You know in the first Lion King movie when the hyenas said “Mufasa” and the rest of them would shiver? That is the way most people feel when they hear the word “cases”.
I do not know if you have read my post about genders, but with cases it works the same as genders. If you teach your brain to correct way to do it, it will do it automatically later.
The big question is how do you know in which case a noun is. I might just be able to help you on that one. This post might seem like an English lesson, but in fact it simply makes German so much easier. So, bear with me.
You can divide sentences into different sections. The ones we will be using is the subject, verb and object. If you know how to identify those, it is easy. The subject is in the nominative case, the direct object usually in the accusative case (it can sometimes be in the dative case, but that can really complicate things, so I’ll be explaining that in another post) and the indirect object in the dative case. The genitive case will also be discussed in another post.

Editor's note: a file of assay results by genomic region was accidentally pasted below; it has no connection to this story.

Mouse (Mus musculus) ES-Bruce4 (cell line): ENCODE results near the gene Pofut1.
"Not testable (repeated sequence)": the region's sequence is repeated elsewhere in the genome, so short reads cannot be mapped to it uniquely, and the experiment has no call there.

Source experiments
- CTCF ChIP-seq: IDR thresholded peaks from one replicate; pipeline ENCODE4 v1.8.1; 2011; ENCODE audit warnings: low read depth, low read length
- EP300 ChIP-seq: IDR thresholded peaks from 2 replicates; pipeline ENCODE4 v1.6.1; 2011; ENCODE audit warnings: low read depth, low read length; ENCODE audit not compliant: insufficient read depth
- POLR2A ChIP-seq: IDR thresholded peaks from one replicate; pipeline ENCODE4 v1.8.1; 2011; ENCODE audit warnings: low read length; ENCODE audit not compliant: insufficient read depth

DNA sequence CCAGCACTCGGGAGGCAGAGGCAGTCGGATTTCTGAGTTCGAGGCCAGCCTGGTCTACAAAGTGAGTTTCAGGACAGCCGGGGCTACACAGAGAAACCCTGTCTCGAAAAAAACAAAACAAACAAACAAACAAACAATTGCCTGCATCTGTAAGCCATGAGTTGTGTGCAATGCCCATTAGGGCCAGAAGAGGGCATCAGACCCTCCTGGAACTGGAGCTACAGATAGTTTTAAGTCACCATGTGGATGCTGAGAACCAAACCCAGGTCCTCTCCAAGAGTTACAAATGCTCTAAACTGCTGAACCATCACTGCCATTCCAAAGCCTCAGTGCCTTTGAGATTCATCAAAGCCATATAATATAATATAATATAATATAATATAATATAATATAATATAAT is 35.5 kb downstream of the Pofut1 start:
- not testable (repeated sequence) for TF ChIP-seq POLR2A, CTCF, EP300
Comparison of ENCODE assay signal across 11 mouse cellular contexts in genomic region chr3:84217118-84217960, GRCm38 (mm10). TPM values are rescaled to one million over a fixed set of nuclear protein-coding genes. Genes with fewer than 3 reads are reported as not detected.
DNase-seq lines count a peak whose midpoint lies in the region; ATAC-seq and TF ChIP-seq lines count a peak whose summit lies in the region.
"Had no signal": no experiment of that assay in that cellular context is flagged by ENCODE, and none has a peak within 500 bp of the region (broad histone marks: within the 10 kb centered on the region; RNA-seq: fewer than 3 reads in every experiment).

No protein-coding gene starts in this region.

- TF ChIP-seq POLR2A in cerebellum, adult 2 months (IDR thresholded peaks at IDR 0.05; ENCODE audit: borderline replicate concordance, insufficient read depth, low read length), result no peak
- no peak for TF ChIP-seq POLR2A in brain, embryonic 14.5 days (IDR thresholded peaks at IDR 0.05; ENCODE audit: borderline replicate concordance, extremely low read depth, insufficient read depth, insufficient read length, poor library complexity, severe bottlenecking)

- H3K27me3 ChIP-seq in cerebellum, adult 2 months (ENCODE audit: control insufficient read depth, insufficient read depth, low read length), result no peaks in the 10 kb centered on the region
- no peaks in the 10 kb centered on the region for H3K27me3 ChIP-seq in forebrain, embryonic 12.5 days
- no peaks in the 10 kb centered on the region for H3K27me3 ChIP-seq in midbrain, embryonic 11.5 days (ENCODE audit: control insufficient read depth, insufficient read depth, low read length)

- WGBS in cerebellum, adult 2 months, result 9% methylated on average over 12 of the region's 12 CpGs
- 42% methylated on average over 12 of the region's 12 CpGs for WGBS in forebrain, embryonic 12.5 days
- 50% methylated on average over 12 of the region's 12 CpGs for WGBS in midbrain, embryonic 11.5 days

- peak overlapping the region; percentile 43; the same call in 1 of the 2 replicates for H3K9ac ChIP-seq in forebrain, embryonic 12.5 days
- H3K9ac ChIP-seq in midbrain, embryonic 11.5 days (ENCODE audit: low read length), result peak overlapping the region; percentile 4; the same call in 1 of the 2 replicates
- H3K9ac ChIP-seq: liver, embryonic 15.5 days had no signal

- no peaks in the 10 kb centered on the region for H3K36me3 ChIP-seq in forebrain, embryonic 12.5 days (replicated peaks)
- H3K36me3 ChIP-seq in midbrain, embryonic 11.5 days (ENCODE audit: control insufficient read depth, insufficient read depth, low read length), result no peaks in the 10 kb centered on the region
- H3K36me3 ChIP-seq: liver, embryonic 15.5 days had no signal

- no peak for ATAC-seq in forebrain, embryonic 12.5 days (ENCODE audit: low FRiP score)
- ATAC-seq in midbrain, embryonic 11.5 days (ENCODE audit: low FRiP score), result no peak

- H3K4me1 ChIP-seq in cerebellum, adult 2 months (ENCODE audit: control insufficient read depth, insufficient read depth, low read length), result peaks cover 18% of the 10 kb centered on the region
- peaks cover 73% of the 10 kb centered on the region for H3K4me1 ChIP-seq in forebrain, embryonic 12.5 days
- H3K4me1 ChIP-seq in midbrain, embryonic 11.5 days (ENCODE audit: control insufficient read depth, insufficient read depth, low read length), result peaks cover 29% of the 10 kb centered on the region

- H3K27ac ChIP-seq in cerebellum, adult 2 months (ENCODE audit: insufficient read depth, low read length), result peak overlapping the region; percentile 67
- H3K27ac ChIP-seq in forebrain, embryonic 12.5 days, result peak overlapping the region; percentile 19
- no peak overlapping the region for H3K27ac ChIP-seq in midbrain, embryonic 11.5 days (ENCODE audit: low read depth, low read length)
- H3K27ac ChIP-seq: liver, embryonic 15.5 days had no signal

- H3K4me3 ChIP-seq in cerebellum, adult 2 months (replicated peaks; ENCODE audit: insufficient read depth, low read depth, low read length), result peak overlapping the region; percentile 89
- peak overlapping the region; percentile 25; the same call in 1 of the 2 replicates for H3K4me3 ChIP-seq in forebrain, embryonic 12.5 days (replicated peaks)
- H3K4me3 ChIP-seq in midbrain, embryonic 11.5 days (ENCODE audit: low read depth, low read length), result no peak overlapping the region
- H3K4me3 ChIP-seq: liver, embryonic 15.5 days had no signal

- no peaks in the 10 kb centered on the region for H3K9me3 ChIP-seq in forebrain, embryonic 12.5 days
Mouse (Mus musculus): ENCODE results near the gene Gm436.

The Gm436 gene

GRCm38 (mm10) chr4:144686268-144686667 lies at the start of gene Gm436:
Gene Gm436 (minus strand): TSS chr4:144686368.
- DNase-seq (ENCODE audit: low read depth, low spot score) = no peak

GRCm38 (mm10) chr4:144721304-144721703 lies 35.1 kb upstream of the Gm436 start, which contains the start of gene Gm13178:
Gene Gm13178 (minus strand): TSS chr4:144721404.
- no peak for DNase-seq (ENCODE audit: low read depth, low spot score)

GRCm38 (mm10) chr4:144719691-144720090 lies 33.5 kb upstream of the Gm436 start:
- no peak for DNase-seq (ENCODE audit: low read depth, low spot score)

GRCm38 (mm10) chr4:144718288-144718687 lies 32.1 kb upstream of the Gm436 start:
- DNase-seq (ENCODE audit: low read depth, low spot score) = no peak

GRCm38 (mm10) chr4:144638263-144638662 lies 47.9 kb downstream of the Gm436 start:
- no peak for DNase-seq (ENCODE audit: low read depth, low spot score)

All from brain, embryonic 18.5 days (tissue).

The first step is to identify the verb. Draw a circle around it if you’d like.
The subject is the person or thing doing the verb. So, you will ask the question: Who + the verb? Go ahead and underline the subject.
The object is the person or thing that is affected by the action the subject carries out. The object can be split into two categories namely the direct and indirect objects.
Direct objects can be identified by asking: Subject + the verb + who/what? The answer is the direct object, which I drew a rectangle around:
The indirect object can only exist in the presence of a direct object, therefore once you have determined the direct object and there are nouns or pronouns left, you can identify the indirect object. The indirect object is the object which is affected by the action performed by the subject using the direct object. Quite confusing? Let me show you, I wrote that in blue:
The dative case can be quite tricky so if this doesn’t cover your needs have a look at my post about the dative case.
Hopefully the word ‘’cases’’ won’t make you shiver anymore, if it does, feel free to ask me to explain again.
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